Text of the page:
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Orlando OSHA Defense Lawyer

The Occupational Health and Safety Administration (OSHA) is responsible for the development and enforcement of workplace safety standards. Enforcement consists of inspections conducted by OSHA compliance safety and health officers. Inspections are most commonly done at random based on industry hazard classification, as result of a safety complaint from an employee, a referral from another government agency, as a follow up to a previous inspection, after an employee fatality, or following a workplace accident that requires the hospitalization of three or more employees. During the inspection, the compliance officer will make note of any apparent safety violations, which will be followed by coordinating citations and penalties. To avoid violations, it’s essential to familiarize your business and your employees with proper safety procedures.

To assist with this process, our Orlando OSHA defense attorneys have outlined some of OSHA’s fundamental safety standards.

Employee Training

OSHA requires that employees receive general safety training related to the overall job site and facility hazards, emergency and evacuation procedures, and specific safety training related to individual employee duties. Training should follow OSHA Standards and Training Guidelines. If you’re unsure if your current standards comply with these guidelines, our OSHA defense lawyers in Orlando recommend consulting with an experienced, legal representative.

Personal Protective Equipment

Employers are required to provide and pay for personal protective equipment (PPE) for their employees to minimize exposure to workplace hazards such as falling objects, chemicals, noise, extreme temperatures, and other harmful conditions. Some examples of PPE are safety goggles, hearing protection, face protection, safety shoes, gloves, and respirators. Specific requirements for PPE vary between industries, but as a general guideline, any hazard that can not be eliminated or controlled will require PPE to protect employees from injury.

Identify Chemical Hazards

According to OSHA’s Hazard Communication Standard, employees must be notified of chemicals that they are being exposed to in the workplace. Employers are also required to gather Material Safety Data Sheets (MSDS) for hazardous chemicals and ensure proper labeling, as well as develop an employee training program related to these chemicals.

Report Workplace Injuries & Fatalities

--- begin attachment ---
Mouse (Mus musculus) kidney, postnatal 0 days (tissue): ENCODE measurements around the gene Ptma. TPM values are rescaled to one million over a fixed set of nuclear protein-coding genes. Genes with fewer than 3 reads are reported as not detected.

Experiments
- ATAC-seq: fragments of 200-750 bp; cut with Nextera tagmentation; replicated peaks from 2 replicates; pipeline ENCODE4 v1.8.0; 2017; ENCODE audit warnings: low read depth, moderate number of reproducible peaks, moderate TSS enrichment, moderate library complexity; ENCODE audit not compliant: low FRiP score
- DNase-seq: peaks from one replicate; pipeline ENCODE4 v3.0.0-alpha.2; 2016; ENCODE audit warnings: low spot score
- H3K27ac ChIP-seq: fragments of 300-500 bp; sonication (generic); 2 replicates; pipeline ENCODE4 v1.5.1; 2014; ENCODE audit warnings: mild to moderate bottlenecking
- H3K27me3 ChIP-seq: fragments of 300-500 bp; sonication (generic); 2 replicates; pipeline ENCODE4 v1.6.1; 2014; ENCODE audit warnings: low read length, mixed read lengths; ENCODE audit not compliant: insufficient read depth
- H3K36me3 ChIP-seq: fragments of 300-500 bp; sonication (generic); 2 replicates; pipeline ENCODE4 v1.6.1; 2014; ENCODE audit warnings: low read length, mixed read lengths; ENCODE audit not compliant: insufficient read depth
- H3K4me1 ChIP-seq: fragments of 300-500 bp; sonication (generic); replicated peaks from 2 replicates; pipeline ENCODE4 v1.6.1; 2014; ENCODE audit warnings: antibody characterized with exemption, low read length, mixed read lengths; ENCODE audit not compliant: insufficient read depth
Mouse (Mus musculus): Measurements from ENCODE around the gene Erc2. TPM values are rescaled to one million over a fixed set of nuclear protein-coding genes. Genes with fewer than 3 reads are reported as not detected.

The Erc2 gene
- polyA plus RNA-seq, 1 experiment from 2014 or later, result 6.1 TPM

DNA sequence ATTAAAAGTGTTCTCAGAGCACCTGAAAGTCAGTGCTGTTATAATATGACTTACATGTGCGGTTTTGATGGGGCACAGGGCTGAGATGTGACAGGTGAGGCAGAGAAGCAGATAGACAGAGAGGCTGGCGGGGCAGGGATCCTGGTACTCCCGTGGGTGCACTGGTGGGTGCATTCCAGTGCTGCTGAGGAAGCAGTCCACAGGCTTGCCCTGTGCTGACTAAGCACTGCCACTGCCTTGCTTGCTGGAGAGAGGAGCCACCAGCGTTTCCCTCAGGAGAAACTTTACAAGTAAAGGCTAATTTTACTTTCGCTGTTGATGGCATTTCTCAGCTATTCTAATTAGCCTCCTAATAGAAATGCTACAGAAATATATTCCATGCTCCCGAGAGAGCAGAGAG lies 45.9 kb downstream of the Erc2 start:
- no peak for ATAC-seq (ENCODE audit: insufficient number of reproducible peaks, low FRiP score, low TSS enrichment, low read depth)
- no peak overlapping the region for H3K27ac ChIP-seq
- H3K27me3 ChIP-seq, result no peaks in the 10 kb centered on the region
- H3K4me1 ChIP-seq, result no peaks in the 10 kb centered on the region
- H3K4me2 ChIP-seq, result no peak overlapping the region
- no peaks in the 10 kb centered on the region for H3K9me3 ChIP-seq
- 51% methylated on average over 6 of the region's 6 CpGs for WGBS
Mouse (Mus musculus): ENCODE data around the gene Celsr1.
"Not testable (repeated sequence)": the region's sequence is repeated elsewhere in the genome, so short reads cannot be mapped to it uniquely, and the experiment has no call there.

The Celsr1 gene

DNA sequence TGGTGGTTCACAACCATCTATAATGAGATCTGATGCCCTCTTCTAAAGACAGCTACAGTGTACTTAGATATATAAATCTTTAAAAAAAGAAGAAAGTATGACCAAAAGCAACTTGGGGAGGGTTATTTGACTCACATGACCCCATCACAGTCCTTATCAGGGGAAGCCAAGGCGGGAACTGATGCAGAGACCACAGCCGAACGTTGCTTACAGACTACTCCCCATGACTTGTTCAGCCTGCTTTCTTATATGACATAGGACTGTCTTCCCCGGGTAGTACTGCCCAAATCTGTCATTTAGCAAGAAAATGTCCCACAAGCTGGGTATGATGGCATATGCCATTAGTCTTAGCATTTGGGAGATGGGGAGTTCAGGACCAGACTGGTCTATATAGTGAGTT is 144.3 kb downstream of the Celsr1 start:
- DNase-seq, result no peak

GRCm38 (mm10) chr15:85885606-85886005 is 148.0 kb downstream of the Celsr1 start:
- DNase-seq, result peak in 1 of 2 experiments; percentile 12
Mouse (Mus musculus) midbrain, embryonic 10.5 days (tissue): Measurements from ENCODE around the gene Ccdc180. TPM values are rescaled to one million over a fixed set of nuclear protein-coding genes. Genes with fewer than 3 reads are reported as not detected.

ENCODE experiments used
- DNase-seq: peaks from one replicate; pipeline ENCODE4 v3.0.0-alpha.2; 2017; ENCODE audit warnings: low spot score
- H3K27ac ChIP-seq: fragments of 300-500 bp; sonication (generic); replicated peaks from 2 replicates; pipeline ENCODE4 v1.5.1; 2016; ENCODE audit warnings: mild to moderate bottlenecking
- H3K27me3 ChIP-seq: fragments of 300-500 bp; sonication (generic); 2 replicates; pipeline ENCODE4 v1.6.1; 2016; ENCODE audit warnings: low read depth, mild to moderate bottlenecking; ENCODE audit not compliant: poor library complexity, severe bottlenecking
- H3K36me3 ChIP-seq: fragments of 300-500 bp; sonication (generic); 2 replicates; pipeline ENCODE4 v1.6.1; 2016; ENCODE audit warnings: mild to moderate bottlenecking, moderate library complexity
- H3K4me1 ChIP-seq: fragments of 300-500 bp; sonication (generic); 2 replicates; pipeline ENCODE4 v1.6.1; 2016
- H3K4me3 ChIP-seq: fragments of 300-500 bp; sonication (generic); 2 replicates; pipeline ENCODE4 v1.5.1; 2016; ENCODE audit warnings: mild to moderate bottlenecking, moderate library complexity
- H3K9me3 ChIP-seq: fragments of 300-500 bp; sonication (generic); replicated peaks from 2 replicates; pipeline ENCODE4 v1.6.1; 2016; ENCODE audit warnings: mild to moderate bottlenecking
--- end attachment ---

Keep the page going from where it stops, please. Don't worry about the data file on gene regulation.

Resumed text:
Following a death of one or more employees or the hospitalization of three or more employees, employers are required to notify their OSHA area office within 8 hours. OSHA will conduct an investigation of the accident or fatality to determine if any standards were violated. It is highly recommended to seek out the consultation of your Orlando OSHA defense attorney immediately following an accident, so they can begin conducting their own internal investigation of the incident.

Injury and Illness Reporting

Employers with 10 or more employees are required to maintain OSHA’s injury and illness forms: OSHA Form 300, OSHA Form 300A, and OSHA Form 301. Work-related injuries, along with injury classification and severity, are logged in OSHA Form 300. OSHA Form 300A, which is required to be posted at the job site, is a summary of all annual injuries recorded in OSHA Form 300. Individual incident reports utilize OSHA Form 301 and include details of injuries, along with employee statements. Note that workers’ compensation forms can take the place of this document.

Trust the Orlando OSHA Defense Lawyers from Trent Cotney, P.A.

At Trent Cotney, P.A., our lawyers are OSHA experts. We have represented contractors, subcontractors, engineers, manufacturers and more throughout the country when facing OSHA violations. We get to work immediately, and know the proper steps to take to successfully protect your business.

To schedule a consultation with an experienced OSHA defense lawyer from Trent Cotney, P.A., please call us today at 407.378.6575 or submit our consultation request form.

Disclaimer: The information contained in this article is for general educational information only. This information does not constitute legal advice, is not intended to constitute legal advice, nor should it be relied upon as legal advice for your specific factual pattern or situation.

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